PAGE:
Montgomery County, Maryland's Microgrids are a Smart Solution to Improved Resilience
Montgomery County, Maryland, is embracing advanced microgrids as a smart solution to improve the resiliency of public facilities while reducing the environmental impacts and long-term operational costs to the community. Microgrids are local power systems that use clean and renewable energy sources to provide electricity, heat, and cooling to a facility on an ongoing basis. These advanced systems provide smart public infrastructure, enabling facilities to operate independently of the grid, enhancing the delivery of crucial services to the community.
The microgrids at PSHQ and MCCF with solar and CHP generation generates over 90 percent of the electricity used by the buildings on site.
When considering building microgrids, Montgomery County focuses first on facilities that provide key services to the community that is needed to ensure public safety and disaster response; the County is also exploring microgrids as an opportunity to achieve economic development and other social outcomes. The microgrid initiative was launched to harden infrastructure in the wake of several large scale and extended power outages due to major storms. Microgrids incorporating clean energy are one of many solutions needed to achieve the County Government’s goal of reducing greenhouse gas emissions 80 percent by 2027 and zero emissions by 2035. Montgomery County has operating microgrids at its Public Safety Headquarters (PSHQ) in Gaithersburg and the Montgomery County Correctional Facility (MCCF) in Boyds. Commissioned in summer 2018, both projects feature microgrids with advanced technologies such as combined heat and power (CHP) and solar energy.
PSHQ is the County’s primary administrative hub for a range of critical public services. The facility houses much of Montgomery County’s transportation management resources, components of the County’s Office of Emergency Management and Homeland Security, Police Headquarters and an active police station serving much of the central part of the County. MCCF is a correction and rehabilitation facility responsible for approximately 1,000 inmates. The County leveraged its innovative energy purchasing regulations to create a public-private partnership (P3) selecting a team of private partners including Duke Energy Renewables and Schneider Electric to provide a turn-key solution where they capitalize, own and operate the system. The County purchases the electricity generated for 25 years, without paying significant upfront costs for the system.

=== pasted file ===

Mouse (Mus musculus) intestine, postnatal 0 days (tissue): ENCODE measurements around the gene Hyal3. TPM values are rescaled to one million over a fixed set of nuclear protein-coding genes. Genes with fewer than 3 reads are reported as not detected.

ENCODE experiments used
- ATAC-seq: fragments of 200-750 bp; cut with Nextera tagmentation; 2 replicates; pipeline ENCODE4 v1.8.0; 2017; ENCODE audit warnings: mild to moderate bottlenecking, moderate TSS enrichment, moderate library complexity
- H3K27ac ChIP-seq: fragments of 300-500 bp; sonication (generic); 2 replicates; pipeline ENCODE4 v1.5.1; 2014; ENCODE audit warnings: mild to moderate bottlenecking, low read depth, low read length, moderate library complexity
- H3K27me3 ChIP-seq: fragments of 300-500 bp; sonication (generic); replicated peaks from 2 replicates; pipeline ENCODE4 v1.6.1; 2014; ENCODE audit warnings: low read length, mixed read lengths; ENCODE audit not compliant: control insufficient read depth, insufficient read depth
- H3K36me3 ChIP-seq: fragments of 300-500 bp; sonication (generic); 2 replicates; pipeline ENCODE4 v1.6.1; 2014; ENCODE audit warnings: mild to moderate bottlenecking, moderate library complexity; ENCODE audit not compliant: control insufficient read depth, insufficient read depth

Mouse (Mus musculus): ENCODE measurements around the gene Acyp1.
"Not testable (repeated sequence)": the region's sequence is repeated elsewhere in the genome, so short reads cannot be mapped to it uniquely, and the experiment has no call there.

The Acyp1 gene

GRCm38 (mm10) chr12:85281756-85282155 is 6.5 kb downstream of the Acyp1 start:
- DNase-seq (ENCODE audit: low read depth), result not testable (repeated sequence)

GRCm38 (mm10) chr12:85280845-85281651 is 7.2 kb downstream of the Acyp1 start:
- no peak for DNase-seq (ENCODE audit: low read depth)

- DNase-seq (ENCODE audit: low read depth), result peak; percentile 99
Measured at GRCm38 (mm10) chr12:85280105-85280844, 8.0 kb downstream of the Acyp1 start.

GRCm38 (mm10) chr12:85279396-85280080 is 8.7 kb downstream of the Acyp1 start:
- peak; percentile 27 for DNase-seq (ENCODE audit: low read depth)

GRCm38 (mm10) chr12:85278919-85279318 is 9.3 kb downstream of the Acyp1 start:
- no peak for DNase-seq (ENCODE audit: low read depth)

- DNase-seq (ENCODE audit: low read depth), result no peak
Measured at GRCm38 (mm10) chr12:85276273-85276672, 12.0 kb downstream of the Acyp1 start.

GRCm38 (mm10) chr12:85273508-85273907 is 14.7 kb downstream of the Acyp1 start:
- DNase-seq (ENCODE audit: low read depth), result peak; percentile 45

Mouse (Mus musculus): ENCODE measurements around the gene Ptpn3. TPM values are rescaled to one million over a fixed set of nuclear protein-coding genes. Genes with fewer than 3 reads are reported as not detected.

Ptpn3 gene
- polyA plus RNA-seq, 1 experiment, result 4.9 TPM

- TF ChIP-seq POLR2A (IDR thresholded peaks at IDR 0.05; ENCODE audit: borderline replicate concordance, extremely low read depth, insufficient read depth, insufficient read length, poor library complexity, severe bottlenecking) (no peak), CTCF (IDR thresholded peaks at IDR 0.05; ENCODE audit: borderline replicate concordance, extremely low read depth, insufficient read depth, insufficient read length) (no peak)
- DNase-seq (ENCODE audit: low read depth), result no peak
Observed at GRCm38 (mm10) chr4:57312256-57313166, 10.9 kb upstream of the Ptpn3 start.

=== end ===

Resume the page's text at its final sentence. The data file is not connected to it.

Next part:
The PSHQ microgrid incorporates canopy-mounted solar, providing shade to cars while powering the facility. The facility benefits from Maryland’s beneficial policies that provide a monetary value to clean energy credits and aggregate net metering that easily allows the County to move excess solar generation to other facilities in its portfolio and receive a retail rate credit. A new CHP system and absorption chiller provide heating and cooling to the facility. The County installed electric vehicle charging in concert with the solar panels to support its fleet, employees, and visitors. The microgrid at PSHQ with solar and CHP generation generates over 90 percent of the electricity used by the building on site.
The microgrid at PSHQ is the first project in Maryland and the first facility of its kind to achieve certification under the Green Business Certification Inc.‘s (GBCI) Performance Excellence in Energy Renewal (PEER) rating system – the power system corollary to the U.S. Green Building Council’s Leadership in Energy and Environmental Design green building rating system, also administered by GBCI.
The MCCF microgrid expands the facility’s power generation capabilities by adding a CHP system to its existing generators. The CHP system, combined with on-site solar energy capacity installed under another initiative enables MCCF to generate over 90 percent of its electricity on-site. Collectively the two systems will generate most of the energy needs and reduce greenhouse gas emissions by over 6,800 metric tons annually. Both systems incorporate advanced cybersecurity protocols to protect the systems from internal and external threats.
Montgomery County is currently evaluating options to upscale microgrids to a campus or community scale and downscale to other facilities that provide key services to the community.